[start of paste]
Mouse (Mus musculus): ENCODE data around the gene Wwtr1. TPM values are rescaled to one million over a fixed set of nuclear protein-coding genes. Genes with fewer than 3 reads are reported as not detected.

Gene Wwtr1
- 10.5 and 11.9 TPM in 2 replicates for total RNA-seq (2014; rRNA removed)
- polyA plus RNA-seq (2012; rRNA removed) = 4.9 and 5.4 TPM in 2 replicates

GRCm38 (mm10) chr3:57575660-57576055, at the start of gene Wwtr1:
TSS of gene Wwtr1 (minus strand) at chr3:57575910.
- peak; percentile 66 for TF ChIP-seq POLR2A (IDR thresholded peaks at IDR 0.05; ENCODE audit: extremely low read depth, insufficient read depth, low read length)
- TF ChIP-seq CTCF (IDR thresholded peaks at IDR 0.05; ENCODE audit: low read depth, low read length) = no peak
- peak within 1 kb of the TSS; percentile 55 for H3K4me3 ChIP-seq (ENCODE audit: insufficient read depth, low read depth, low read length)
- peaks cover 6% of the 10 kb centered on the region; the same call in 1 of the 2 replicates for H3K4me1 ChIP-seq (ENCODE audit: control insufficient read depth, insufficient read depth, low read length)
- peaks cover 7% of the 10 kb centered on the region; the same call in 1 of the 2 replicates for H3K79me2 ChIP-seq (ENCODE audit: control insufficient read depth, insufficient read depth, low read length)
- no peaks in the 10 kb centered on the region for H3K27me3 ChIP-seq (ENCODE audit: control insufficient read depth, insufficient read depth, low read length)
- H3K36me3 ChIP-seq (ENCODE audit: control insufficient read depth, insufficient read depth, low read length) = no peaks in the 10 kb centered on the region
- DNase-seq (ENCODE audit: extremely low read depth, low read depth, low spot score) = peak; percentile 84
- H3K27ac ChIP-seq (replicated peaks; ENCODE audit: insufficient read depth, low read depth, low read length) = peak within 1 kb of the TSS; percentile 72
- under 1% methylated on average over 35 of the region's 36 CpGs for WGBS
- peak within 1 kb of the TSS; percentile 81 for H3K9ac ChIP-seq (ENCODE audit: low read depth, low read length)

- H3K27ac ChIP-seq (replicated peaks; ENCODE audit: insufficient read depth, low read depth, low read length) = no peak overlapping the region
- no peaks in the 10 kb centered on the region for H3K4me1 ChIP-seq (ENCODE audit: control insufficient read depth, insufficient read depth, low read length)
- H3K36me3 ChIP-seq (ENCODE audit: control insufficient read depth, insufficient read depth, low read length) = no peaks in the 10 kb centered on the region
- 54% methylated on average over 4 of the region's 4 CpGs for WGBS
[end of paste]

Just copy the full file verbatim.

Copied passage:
Mouse (Mus musculus): ENCODE data around the gene Wwtr1. TPM values are rescaled to one million over a fixed set of nuclear protein-coding genes. Genes with fewer than 3 reads are reported as not detected.

Gene Wwtr1
- 10.5 and 11.9 TPM in 2 replicates for total RNA-seq (2014; rRNA removed)
- polyA plus RNA-seq (2012; rRNA removed) = 4.9 and 5.4 TPM in 2 replicates

GRCm38 (mm10) chr3:57575660-57576055, at the start of gene Wwtr1:
TSS of gene Wwtr1 (minus strand) at chr3:57575910.
- peak; percentile 66 for TF ChIP-seq POLR2A (IDR thresholded peaks at IDR 0.05; ENCODE audit: extremely low read depth, insufficient read depth, low read length)
- TF ChIP-seq CTCF (IDR thresholded peaks at IDR 0.05; ENCODE audit: low read depth, low read length) = no peak
- peak within 1 kb of the TSS; percentile 55 for H3K4me3 ChIP-seq (ENCODE audit: insufficient read depth, low read depth, low read length)
- peaks cover 6% of the 10 kb centered on the region; the same call in 1 of the 2 replicates for H3K4me1 ChIP-seq (ENCODE audit: control insufficient read depth, insufficient read depth, low read length)
- peaks cover 7% of the 10 kb centered on the region; the same call in 1 of the 2 replicates for H3K79me2 ChIP-seq (ENCODE audit: control insufficient read depth, insufficient read depth, low read length)
- no peaks in the 10 kb centered on the region for H3K27me3 ChIP-seq (ENCODE audit: control insufficient read depth, insufficient read depth, low read length)
- H3K36me3 ChIP-seq (ENCODE audit: control insufficient read depth, insufficient read depth, low read length) = no peaks in the 10 kb centered on the region
- DNase-seq (ENCODE audit: extremely low read depth, low read depth, low spot score) = peak; percentile 84
- H3K27ac ChIP-seq (replicated peaks; ENCODE audit: insufficient read depth, low read depth, low read length) = peak within 1 kb of the TSS; percentile 72
- under 1% methylated on average over 35 of the region's 36 CpGs for WGBS
- peak within 1 kb of the TSS; percentile 81 for H3K9ac ChIP-seq (ENCODE audit: low read depth, low read length)

- H3K27ac ChIP-seq (replicated peaks; ENCODE audit: insufficient read depth, low read depth, low read length) = no peak overlapping the region
- no peaks in the 10 kb centered on the region for H3K4me1 ChIP-seq (ENCODE audit: control insufficient read depth, insufficient read depth, low read length)
- H3K36me3 ChIP-seq (ENCODE audit: control insufficient read depth, insufficient read depth, low read length) = no peaks in the 10 kb centered on the region
- 54% methylated on average over 4 of the region's 4 CpGs for WGBS